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Fans of wooden canoes say the boats are timeless

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Check out wooden canoes for yourself

Interested in learning more about wooden canoes? If so, you might want to check out the paddling event being held at 10 a.m. Saturday in Raccoon Creek State Park by the Three Rivers Chapter of the Wooden Canoe Heritage Association.

The chapter's monthly outing will take place near the Beaver County park's swimming beach. Members will demonstrate how to rescue yourself or others in the event of a capsizing.

The outing is also a great chance for the public to see what makes wooden canoes so special, said chapter member Mark Zalonis.

The event is free and the public is welcome to attend. If you've got a canoe or kayak — wood, plastic or whatever — and want to join the group for a trip around the lake, that's OK, too.

Details on the event can be found in the chapter newsletter, which can be found on the Wooden Canoe Heritage Association website at www.wcha.org.

Saturday, June 15, 2013, 11:18 p.m.
 

Mark Zalonis' passion is bigger than his garage.

A 1712-foot wood and canvas canoe he's in the midst of building with his daughter sits on sawhorses in the middle of the one-car cinderblock building. An 1112-foot solo canoe is tucked away in the rafters. Two more, a 14-footer crafted from a single piece of birch bark and a 16-foot wilderness guide model, sit one atop the other on a 2-by-4 frame along an outside wall.

With nowhere else to go, a fifth — a restored 15-foot, 1938 Old Town “50 Pounder,” the name given that model for its weight — sits on the front porch of his Westmoreland County home.

“No one boat does it all equally well,” Zalonis said. “So you end up using different boats for different purposes.”

That's the logical answer. A more visceral one, he admits, is that he just loves the look and feel of wooden canoes.

“It's an aesthetic thing. They're just prettier to paddle,” he said.

He's not alone in feeling that way.

Though new wooden canoes cost about $4,000 on average — or 10 times as much as a standard composite plastic sporting goods store boat — there is no shortage of people interested in buying them, or in spending whatever it takes to restore an old one, said Steve Ambrose of Ambrose Canoe in Lake Martin, Ala.

“A lot of guys will say they've got a personality and a soul,” said Ambrose, whose parents live on a farm in Stalhstown. “Most of them stick around long enough to become part of the family.”

That's a testament to the canoe's enduring popularity and evolution.

Experts believe the earliest canoes date back 4,000 years, and perhaps twice that far, said Al Bratton, owner of Woodstrip Watercraft Co. in Gilbertsville, just north of Philadelphia, and a volunteer historian with the Wooden Canoe Heritage Association. Many of those early boats were made of hollowed-out logs, he said. Birch bark canoes were a northern adaptation; skin canoes one of the West Coast.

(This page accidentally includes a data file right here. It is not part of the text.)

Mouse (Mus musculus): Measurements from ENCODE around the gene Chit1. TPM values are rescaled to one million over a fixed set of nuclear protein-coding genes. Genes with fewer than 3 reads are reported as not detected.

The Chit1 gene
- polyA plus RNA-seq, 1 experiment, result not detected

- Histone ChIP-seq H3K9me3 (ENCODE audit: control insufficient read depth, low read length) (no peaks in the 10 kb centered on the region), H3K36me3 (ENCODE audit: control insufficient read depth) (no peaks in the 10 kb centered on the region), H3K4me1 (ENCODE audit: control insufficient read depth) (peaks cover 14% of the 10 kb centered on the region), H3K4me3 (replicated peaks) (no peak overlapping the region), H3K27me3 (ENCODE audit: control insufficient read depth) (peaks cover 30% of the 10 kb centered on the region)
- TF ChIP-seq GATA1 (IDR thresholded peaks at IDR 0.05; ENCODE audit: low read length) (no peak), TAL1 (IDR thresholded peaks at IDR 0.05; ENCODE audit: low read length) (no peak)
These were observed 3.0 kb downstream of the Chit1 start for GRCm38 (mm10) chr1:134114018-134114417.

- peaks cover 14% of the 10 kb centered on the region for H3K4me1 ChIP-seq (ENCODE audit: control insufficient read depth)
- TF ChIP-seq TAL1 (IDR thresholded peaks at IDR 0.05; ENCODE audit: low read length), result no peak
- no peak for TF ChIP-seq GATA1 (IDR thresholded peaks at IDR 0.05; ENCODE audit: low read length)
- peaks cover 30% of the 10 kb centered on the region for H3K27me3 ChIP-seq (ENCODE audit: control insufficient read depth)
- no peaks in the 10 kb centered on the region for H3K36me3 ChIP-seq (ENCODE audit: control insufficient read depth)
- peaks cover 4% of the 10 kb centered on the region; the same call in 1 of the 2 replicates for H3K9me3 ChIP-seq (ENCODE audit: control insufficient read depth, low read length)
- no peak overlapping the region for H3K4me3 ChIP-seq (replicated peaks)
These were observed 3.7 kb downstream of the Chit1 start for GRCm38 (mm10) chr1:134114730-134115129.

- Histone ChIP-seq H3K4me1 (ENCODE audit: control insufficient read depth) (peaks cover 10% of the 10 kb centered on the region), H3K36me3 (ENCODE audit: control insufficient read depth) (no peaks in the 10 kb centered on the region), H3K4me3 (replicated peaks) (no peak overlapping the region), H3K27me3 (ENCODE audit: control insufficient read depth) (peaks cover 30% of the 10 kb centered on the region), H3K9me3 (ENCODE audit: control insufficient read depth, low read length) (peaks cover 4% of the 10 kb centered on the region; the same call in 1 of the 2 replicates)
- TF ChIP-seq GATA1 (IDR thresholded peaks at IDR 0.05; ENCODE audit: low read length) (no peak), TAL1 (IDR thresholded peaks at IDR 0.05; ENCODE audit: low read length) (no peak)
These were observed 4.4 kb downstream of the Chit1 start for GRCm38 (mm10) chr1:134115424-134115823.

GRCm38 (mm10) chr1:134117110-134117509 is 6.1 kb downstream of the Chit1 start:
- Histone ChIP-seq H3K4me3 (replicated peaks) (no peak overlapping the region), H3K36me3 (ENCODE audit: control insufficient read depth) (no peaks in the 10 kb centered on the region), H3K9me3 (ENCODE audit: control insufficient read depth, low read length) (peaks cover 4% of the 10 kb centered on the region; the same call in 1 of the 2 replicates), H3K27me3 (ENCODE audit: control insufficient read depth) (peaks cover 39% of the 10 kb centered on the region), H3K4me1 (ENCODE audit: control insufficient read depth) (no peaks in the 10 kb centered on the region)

All served the same purpose, to make it easier for people to travel and explore, he said.

“It was the form of travel, other than if you had a big boat with a sail,” Bratton said.

Canoes still were largely prized for their utilitarian value at the dawn of the 20th century, Ambrose added.

“They got used heavily by guys taking hunters and fishermen into the wilderness. They were basically sport utility vehicles or pickup trucks,” he said. “Because most of the places those guys wanted to get to, you couldn't unless you went by river.”

Things changed in the 1920s, when amusement park-like canoe clubs sprang up around the country and in the Northeast especially, Bratton said. Paddling became recreation.

It remains popular. Research done for the U.S. Coast Guard estimated there were 20.7 million canoers in the country in 2000, with that number project to grow to 23.3 million by 2020.

Wooden canoes are a small part of that paddling market. There are about 200 wooden canoe manufacturers in the country, most of them one-man operations like his own, said Bratton, who makes woodstrip canoes, which are wood encased in fiberglass and epoxy.

“There's no one making 7,000 or 8,000 wooden canoes a year at this point,” he said.

But when a paddler gets the wooden canoe bug, he's typically a goner, he added.

“It's like collecting motorcycles. You can only ride one at a time, but people still collect them in bunches,” he said.

People such as Zalonis. He started paddling in the late 1980s. He bought his first canoe, made of Kevlar, a few years later. Once he bought his Old Town 50-pounder and restored it, though, the switch was made.

He now prefers wooden canoes — specifically, wood and canvas canoes, which have wood ribs and planks covered by canvas made sturdy with silica filler — to all others. He believes they paddle easier than plastic canoes, cleaving the water rather than pushing it. They're quieter than aluminum and less likely to stick to rocks mid-river, he added. They are surprisingly durable, too, he said, noting that if one does sustain any kind of damage, it can be repaired.

And they just look so good, he added.

Pushing off from the bank of the Yough River in Cedar Creek Park, the inside of his Old Town looking like the rib cage of a long serpentine dinosaur, he said wooden canoes — and getting people interested in wooden canoes — are his love.

“They just feel so different when you're paddling compared to modern plastic or aluminum canoes,” Zalonis said. “It's hard to explain and harder to understand if you've never paddled one. But it's a whole different sensory experience.”

Bob Frye is a staff writer for Trib Total Media. Reach him at bfrye@tribweb.com or via Twitter @bobfryeoutdoors.

 

 

 
 


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